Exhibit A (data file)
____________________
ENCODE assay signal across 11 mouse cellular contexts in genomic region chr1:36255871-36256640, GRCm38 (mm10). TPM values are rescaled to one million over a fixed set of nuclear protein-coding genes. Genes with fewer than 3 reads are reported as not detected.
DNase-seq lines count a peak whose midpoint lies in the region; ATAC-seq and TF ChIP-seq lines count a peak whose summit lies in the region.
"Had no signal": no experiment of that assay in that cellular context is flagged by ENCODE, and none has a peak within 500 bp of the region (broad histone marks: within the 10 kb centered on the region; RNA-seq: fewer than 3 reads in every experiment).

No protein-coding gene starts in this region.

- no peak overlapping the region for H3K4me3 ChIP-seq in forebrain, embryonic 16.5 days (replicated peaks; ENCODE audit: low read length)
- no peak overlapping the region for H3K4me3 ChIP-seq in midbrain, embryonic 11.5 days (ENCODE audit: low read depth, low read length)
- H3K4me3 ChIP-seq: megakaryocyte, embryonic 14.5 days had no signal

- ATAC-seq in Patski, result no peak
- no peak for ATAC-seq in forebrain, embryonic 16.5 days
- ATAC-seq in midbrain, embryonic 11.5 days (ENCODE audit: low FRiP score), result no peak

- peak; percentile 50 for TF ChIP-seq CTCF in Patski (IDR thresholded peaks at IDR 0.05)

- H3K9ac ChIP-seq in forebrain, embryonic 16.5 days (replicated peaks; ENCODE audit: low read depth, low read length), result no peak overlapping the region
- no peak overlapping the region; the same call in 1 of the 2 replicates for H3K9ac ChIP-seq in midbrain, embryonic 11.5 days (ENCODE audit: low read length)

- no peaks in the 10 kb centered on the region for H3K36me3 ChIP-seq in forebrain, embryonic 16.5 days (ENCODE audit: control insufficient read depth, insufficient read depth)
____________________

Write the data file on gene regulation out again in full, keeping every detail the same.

ENCODE assay signal across 11 mouse cellular contexts in genomic region chr1:36255871-36256640, GRCm38 (mm10). TPM values are rescaled to one million over a fixed set of nuclear protein-coding genes. Genes with fewer than 3 reads are reported as not detected.
DNase-seq lines count a peak whose midpoint lies in the region; ATAC-seq and TF ChIP-seq lines count a peak whose summit lies in the region.
"Had no signal": no experiment of that assay in that cellular context is flagged by ENCODE, and none has a peak within 500 bp of the region (broad histone marks: within the 10 kb centered on the region; RNA-seq: fewer than 3 reads in every experiment).

No protein-coding gene starts in this region.

- no peak overlapping the region for H3K4me3 ChIP-seq in forebrain, embryonic 16.5 days (replicated peaks; ENCODE audit: low read length)
- no peak overlapping the region for H3K4me3 ChIP-seq in midbrain, embryonic 11.5 days (ENCODE audit: low read depth, low read length)
- H3K4me3 ChIP-seq: megakaryocyte, embryonic 14.5 days had no signal

- ATAC-seq in Patski, result no peak
- no peak for ATAC-seq in forebrain, embryonic 16.5 days
- ATAC-seq in midbrain, embryonic 11.5 days (ENCODE audit: low FRiP score), result no peak

- peak; percentile 50 for TF ChIP-seq CTCF in Patski (IDR thresholded peaks at IDR 0.05)

- H3K9ac ChIP-seq in forebrain, embryonic 16.5 days (replicated peaks; ENCODE audit: low read depth, low read length), result no peak overlapping the region
- no peak overlapping the region; the same call in 1 of the 2 replicates for H3K9ac ChIP-seq in midbrain, embryonic 11.5 days (ENCODE audit: low read length)

- no peaks in the 10 kb centered on the region for H3K36me3 ChIP-seq in forebrain, embryonic 16.5 days (ENCODE audit: control insufficient read depth, insufficient read depth)